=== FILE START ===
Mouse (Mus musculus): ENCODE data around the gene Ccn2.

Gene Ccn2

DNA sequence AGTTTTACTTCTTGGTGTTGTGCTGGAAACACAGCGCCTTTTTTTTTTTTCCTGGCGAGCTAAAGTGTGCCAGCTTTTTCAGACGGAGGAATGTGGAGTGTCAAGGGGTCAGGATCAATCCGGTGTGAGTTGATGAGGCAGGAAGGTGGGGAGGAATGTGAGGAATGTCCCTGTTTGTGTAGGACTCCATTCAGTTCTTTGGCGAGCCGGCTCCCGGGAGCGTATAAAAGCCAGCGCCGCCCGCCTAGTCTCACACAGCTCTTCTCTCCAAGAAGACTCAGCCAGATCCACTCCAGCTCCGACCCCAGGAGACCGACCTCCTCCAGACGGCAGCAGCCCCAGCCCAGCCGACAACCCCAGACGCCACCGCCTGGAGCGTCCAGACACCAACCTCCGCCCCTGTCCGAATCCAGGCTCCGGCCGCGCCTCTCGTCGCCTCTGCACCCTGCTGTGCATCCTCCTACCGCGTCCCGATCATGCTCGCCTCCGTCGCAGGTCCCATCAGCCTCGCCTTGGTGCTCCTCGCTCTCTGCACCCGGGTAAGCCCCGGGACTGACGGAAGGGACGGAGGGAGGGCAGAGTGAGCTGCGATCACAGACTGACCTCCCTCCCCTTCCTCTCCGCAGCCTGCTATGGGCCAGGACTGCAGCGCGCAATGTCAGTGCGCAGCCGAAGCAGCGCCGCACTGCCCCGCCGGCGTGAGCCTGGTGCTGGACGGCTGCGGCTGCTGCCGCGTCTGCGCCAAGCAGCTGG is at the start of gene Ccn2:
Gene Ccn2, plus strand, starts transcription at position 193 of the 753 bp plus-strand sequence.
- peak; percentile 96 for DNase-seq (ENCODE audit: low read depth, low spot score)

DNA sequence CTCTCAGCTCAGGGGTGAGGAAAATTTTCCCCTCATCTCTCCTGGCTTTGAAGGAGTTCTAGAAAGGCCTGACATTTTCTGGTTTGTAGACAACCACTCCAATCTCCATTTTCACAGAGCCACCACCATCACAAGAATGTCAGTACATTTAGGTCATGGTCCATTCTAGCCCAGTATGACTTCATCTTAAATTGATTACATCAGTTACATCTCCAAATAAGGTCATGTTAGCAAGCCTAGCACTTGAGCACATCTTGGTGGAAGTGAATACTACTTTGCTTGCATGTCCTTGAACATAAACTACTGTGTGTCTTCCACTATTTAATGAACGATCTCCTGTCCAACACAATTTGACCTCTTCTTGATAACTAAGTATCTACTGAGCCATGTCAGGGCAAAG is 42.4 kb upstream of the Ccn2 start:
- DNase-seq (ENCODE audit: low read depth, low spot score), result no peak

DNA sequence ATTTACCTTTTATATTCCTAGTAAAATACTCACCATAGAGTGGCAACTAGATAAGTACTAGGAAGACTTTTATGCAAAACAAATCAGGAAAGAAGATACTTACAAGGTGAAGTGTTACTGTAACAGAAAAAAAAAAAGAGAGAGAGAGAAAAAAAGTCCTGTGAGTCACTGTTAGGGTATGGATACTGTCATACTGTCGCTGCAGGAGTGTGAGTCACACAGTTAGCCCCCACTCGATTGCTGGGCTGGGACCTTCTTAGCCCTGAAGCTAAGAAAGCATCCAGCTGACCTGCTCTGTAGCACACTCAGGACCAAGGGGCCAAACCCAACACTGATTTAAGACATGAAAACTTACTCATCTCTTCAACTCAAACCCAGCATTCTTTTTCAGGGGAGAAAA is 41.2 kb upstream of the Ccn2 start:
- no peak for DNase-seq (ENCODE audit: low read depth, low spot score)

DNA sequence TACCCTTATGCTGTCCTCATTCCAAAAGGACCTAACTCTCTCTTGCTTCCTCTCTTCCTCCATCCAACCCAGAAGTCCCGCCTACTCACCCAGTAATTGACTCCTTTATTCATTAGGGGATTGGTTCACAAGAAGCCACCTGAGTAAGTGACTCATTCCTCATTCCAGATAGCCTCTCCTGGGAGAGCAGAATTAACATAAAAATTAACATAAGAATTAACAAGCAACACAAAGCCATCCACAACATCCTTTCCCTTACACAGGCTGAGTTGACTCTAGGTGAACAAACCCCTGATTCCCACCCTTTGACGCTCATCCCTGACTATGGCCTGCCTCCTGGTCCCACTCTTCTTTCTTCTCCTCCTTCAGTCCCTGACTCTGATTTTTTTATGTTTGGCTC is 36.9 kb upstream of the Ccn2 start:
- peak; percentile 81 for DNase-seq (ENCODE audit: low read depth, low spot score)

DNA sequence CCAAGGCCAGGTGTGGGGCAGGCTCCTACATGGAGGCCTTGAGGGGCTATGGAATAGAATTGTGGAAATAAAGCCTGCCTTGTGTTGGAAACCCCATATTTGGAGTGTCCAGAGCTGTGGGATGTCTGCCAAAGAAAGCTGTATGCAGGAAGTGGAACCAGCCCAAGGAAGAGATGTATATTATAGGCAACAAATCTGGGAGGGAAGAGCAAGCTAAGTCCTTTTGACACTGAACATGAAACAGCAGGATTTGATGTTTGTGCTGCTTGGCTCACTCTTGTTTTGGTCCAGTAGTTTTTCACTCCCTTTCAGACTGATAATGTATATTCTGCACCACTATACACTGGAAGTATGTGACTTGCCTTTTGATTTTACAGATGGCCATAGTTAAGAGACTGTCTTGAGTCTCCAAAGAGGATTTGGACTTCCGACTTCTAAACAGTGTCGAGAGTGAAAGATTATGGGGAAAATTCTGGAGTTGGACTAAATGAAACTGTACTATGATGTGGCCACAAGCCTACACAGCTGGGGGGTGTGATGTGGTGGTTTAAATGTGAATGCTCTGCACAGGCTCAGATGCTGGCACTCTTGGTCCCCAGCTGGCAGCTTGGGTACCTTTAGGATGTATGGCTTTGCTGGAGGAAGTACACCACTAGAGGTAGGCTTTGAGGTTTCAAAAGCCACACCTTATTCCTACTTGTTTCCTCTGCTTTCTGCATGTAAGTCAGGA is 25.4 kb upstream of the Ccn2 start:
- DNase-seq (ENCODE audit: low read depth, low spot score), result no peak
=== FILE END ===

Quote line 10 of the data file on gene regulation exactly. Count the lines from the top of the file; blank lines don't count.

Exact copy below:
DNA sequence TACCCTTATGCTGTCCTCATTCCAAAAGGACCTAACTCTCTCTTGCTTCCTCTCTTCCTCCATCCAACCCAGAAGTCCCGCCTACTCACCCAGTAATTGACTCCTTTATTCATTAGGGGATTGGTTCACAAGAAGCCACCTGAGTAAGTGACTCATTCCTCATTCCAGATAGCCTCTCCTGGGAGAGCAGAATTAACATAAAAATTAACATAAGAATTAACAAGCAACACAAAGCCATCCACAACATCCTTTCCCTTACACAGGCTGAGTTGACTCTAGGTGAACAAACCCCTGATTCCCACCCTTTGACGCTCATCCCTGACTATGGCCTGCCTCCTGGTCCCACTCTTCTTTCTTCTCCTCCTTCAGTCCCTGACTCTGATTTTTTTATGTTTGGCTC is 36.9 kb upstream of the Ccn2 start: